Will Gun Control Myths Derail Action on Gun Reforms Again? — Karen Finney
Perhaps, as thousands of protestors demanded in mid-June, just weeks after deadly mass shootings in Buffalo, NY and Uvalde, Texas, this time will be different for meaningful federal gun reform legislation. And perhaps the political equation has finally changed just enough for members of Congress who previously feared the gun lobby and the National Rifle Association over the majority of Americans calling for common sense reforms to finally have the courage to act. A recent Ipsos survey taken after the Uvalde mass shooting found that while the number of Americans who support reforms overall remains fairly steady at 69% — 10%, the number of republicans who support reforms increased from 35% last year to 50% this year. The study also found that 64% of Independents say “loose gun laws” are responsible for mass shootings as are 43% of republicans, up from 27% a year ago.
The bi-partisan gun reform proposal announced over the June 10th weekend is a modest, but meaningful step in the right direction. As the proposal now begins the process of becoming legislation to be approved by both chambers of Congress, the majority of Americans who support common sense reforms must keep the pressure on Congress to ensure meaningful legislation makes it to President Biden’s desk for his signature. We must also keep the public conversation focused on facts and not, as has happened many times in the past, become distorted by false rhetoric and misinformation aimed at distracting from the very lethal danger that legal loopholes, guns, particularly weapons of war like AR-15’s and high-capacity ammunition pose.
In December 2012 following the Sandy Hook Elementary School shooting I wrote a column taking on some of the rhetoric and myths about “gun control,” ten years later much of the same rhetoric threatens the current effort to overcome partisan obstruction in support of the safety of our children and our communities.
As I wrote then, “If we accept the behavioral premise that ‘guns don’t kill people, people kill people’ in the gun debate, we must also recognize our role in ensuring that every person who chooses to exercise his or her Second Amendment right does so responsibly. Given that on average 100,000 people are shot or killed with a gun in a year, or that mass shootings seem to be on the rise along with gun sales and access to guns overall, we should also get real about the idea that there is much ‘control’ in our current system of ‘gun control.’ Instead of reinforcing a false paranoia narrative about ‘control’ and limiting rights, it’s time to reframe the conversation about guns to focus on how we address the realities of human behavior to more effectively prevent gun violence and protect our safety.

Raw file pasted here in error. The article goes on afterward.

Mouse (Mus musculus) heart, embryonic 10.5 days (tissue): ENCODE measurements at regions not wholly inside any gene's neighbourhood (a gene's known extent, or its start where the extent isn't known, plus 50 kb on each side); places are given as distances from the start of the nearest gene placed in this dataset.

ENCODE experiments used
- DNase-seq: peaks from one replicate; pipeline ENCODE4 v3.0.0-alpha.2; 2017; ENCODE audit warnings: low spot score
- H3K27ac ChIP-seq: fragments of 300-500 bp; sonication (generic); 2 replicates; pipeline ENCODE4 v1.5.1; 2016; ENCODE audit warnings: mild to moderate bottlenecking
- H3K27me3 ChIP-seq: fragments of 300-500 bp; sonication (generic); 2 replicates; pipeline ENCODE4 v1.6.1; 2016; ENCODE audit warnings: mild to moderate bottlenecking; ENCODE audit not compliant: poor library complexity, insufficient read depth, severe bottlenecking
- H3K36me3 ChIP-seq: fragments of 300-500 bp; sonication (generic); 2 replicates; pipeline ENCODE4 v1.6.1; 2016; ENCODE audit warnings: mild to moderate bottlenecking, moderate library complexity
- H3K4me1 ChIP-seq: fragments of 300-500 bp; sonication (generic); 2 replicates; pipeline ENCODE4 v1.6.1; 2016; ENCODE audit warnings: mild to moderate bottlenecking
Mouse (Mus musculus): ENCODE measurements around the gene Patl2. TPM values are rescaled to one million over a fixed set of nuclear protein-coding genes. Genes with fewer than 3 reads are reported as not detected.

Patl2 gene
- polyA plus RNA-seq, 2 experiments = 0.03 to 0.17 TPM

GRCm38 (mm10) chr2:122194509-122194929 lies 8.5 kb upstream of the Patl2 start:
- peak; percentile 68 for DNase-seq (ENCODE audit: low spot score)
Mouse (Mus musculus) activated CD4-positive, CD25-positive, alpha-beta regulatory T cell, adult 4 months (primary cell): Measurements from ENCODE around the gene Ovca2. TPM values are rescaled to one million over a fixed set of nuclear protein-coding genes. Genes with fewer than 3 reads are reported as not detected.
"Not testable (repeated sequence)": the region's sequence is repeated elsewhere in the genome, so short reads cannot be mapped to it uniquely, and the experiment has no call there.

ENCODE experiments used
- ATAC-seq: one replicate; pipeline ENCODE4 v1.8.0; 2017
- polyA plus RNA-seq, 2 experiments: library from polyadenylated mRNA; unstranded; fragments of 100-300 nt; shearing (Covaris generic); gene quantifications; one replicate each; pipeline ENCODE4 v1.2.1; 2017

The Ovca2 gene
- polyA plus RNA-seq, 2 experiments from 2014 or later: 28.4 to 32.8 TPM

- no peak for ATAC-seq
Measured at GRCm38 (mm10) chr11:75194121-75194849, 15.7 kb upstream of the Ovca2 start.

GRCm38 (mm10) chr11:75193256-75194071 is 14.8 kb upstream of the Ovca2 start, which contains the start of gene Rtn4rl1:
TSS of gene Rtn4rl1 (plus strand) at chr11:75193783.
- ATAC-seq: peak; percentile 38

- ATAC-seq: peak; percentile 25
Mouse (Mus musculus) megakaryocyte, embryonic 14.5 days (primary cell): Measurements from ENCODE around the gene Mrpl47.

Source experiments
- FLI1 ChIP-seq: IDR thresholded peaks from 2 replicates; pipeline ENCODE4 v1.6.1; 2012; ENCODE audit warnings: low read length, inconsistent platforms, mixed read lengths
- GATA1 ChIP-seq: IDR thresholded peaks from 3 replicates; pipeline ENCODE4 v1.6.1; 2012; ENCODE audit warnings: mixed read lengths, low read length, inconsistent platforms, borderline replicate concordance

“According to the Harvard Injury Control Center, higher household gun ownership correlates with higher rates of homicides, suicides and unintentional shootings. Studies also show that some 41 percent of gun-related homicides and 94 percent of gun-related suicides would not occur if no guns were present. A study by Johns Hopkins Bloomberg School of Health found that women living in homes with one or more guns were more than three times more likely to be killed in their homes; and that ‘women killed by a spouse, intimate acquaintance or close relative were seven times more likely to live in homes with one or more guns and 14 times more likely to have a history of prior domestic violence compared to women killed by non-intimate acquaintances.’
“Human behavior also tells us that too many people will skirt the rules or exploit loopholes where they can: Roughly 40 percent of gun sales occur without a background check at a federally licensed dealer.
“The behavior seen too often here inside the Beltway is to cry outrage in the immediate aftermath of a tragedy but lose courage during the legislative process. This time the conversation can’t be allowed to disintegrate into partisan bickering. The majority of Americans who support ensuring responsible behavior — Democrats, Republicans, NRA members, non-gun owners, urbanites and suburbanites — must keep the pressure on every elected political leader and call for a holistic approach to America’s gun problem.”
Nearly ten years and far too many mass casualties later here we are again as Uvalde and Tops market in Buffalo join a growing list of mass shootings in America, over 250 in 2022 alone. But perhaps if we continue to demand it, this time will be different.
To read the original 2012 article, click here
About Karen Finney: A television commentator, political and communications strategist, and thought leader, Karen has thrived at the intersection of politics, media, and cultural change for over 25 years. Her career includes roles as top Democratic communications strategist and spokesperson; political commentator for CNN and MSNBC; television and radio host; business and communications advisor; advocate for social justice and civil rights; and White House staffer. Currently she is a political commentator for CNN, host on TV One, and columnist and consultant working with non-profit, for-profit, and political clients. Karen also serves on the boards of several national organizations that reflect her commitment to empowering women, illuminating tough issues from different perspectives and supporting the next generation of leaders.
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